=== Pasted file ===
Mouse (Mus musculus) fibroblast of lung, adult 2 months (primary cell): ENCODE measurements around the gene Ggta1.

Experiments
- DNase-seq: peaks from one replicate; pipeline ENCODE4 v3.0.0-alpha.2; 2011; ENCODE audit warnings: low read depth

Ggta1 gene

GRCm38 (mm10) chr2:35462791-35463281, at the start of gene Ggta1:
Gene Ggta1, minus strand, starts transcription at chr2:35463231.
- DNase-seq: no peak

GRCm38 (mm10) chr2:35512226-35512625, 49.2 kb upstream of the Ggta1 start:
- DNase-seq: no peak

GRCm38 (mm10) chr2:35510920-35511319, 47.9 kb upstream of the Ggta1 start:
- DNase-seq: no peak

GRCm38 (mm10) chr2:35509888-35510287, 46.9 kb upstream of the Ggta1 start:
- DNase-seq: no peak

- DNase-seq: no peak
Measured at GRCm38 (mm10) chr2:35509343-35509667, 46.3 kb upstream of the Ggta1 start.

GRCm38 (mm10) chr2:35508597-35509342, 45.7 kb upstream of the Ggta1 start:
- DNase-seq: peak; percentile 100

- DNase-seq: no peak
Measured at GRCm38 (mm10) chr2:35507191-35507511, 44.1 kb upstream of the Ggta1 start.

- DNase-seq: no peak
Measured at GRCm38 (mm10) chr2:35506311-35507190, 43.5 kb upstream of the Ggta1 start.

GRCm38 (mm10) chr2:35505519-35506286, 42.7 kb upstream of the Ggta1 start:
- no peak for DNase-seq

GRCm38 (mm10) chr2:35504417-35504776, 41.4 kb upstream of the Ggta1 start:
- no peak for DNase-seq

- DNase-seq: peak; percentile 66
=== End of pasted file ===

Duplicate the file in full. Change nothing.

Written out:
Mouse (Mus musculus) fibroblast of lung, adult 2 months (primary cell): ENCODE measurements around the gene Ggta1.

Experiments
- DNase-seq: peaks from one replicate; pipeline ENCODE4 v3.0.0-alpha.2; 2011; ENCODE audit warnings: low read depth

Ggta1 gene

GRCm38 (mm10) chr2:35462791-35463281, at the start of gene Ggta1:
Gene Ggta1, minus strand, starts transcription at chr2:35463231.
- DNase-seq: no peak

GRCm38 (mm10) chr2:35512226-35512625, 49.2 kb upstream of the Ggta1 start:
- DNase-seq: no peak

GRCm38 (mm10) chr2:35510920-35511319, 47.9 kb upstream of the Ggta1 start:
- DNase-seq: no peak

GRCm38 (mm10) chr2:35509888-35510287, 46.9 kb upstream of the Ggta1 start:
- DNase-seq: no peak

- DNase-seq: no peak
Measured at GRCm38 (mm10) chr2:35509343-35509667, 46.3 kb upstream of the Ggta1 start.

GRCm38 (mm10) chr2:35508597-35509342, 45.7 kb upstream of the Ggta1 start:
- DNase-seq: peak; percentile 100

- DNase-seq: no peak
Measured at GRCm38 (mm10) chr2:35507191-35507511, 44.1 kb upstream of the Ggta1 start.

- DNase-seq: no peak
Measured at GRCm38 (mm10) chr2:35506311-35507190, 43.5 kb upstream of the Ggta1 start.

GRCm38 (mm10) chr2:35505519-35506286, 42.7 kb upstream of the Ggta1 start:
- no peak for DNase-seq

GRCm38 (mm10) chr2:35504417-35504776, 41.4 kb upstream of the Ggta1 start:
- no peak for DNase-seq

- DNase-seq: peak; percentile 66